Prison needs to be abolished as the dominant mode of addressing social problems that are better solved by other institutions and other means. The call for prison abolition urges us to imagine and strive for a very different social landscape.

Dylan: I think you make a subtle but important point here: prison and penal abolition imply an analysis of society that illuminates the repressive logic, as well as the fascistic historical trajectory, of the prison’s growth as a social and industrial institution. Theoretically and politically, this “radical position,” as you call it, introduces a new set of questions that does not necessarily advocate a pragmatic “alternative” or a concrete and immediate “solution” to what currently exists. In fact, I think this is an entirely appropriate position to assume when dealing with a policing and jurisprudence system that inherently disallows the asking of such fundamental questions as: Why are some lives considered more disposable than others under the weight of police policy and criminal law?

How have we arrived at a place where killing is valorized and defended when it is organized by the state — I’m thinking about the street lynchings of Diallo and Dorismond in New York City, the bombing of the MOVE organization in Philadelphia in 1985, the ongoing bombing of Iraqi civilians by the United States — yet viciously avenged (by the state) when committed by isolated individuals? Why have we come to associate community safety and personal security with the degree to which the state exercises violence through policing and criminal justice?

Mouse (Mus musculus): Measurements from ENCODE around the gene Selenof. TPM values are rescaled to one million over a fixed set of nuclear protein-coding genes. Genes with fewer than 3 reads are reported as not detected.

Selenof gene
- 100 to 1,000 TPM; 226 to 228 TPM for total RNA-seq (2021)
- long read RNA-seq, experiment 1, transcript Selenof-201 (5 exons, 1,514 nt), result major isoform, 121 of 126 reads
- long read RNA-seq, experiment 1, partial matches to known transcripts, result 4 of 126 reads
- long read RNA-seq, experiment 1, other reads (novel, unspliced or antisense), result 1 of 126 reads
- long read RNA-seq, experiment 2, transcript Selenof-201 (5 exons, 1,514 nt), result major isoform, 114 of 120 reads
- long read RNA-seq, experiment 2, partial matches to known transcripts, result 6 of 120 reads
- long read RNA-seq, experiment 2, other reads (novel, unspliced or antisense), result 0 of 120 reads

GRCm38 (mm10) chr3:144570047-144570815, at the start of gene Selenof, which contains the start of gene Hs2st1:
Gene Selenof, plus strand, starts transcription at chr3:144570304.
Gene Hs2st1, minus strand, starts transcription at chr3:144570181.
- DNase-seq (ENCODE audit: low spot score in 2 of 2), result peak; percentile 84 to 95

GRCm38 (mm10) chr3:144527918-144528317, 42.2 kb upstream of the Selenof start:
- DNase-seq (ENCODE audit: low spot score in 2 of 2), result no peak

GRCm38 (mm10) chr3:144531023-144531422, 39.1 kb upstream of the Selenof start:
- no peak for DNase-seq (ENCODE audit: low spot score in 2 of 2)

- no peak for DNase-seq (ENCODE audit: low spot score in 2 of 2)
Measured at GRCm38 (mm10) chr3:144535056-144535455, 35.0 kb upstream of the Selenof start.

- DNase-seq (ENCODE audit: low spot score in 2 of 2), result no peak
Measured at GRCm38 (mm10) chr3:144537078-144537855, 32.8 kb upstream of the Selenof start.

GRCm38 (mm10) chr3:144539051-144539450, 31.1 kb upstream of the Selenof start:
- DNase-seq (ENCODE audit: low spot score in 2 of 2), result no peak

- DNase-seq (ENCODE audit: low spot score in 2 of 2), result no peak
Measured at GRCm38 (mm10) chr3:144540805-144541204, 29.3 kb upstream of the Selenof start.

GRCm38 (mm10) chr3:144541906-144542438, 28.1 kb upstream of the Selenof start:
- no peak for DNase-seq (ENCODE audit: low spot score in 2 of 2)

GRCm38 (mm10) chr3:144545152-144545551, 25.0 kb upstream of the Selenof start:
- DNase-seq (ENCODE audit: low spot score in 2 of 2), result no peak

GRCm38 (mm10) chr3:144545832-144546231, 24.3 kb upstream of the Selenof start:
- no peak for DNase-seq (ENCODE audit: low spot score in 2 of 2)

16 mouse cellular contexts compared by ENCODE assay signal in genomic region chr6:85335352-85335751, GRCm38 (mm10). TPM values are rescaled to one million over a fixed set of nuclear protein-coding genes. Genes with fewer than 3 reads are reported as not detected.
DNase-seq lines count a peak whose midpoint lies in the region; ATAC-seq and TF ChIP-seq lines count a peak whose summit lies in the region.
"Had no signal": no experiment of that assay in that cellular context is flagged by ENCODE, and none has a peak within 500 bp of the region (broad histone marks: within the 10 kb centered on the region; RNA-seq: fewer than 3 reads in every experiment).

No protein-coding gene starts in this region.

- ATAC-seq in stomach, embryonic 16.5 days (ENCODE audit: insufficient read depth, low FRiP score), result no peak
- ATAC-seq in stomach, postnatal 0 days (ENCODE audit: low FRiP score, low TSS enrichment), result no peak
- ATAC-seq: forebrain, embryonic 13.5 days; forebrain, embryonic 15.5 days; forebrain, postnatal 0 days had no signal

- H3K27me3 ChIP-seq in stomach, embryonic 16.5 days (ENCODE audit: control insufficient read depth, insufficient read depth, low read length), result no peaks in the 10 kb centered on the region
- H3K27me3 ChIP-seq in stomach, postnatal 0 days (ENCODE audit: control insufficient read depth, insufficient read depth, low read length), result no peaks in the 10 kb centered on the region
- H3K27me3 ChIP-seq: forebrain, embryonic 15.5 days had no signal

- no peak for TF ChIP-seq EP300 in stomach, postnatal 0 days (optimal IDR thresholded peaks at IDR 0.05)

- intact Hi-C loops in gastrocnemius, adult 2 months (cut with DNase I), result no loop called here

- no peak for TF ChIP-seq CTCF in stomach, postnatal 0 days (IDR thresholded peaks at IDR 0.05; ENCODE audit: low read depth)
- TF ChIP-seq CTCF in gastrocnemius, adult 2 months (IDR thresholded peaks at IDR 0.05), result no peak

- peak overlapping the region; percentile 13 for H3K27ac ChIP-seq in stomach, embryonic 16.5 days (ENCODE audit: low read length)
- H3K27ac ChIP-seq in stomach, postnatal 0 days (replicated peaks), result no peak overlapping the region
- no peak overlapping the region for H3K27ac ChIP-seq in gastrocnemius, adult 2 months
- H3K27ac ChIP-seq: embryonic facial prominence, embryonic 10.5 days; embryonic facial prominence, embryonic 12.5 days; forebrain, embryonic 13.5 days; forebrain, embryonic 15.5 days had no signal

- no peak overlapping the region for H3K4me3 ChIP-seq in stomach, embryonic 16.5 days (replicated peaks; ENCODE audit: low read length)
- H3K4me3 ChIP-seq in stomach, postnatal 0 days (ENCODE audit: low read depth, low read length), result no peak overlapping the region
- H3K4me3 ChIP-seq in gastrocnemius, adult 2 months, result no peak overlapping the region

You’ve written elsewhere that the primary challenge for penal abolitionists in the United States is to construct a political language and theoretical discourse that disarticulates crime from punishment. In a sense, this implies a principled refusal to pander to the typically pragmatist impulse to demand absolute answers and solutions right now to a problem that has deep roots in the social formation of the United States since the 1960s. I think your open-ended conception of prison abolition also allows for a more comprehensive understanding of the prison-industrial complex as a set of institutional and political relationships that extend well beyond the walls of the prison proper.

So in a sense, prison abolition is itself a broader critique of society. This brings me to the next question: What are the most crucial distinctions between the political commitments and agendas of prison reformists and those of prison abolitionists?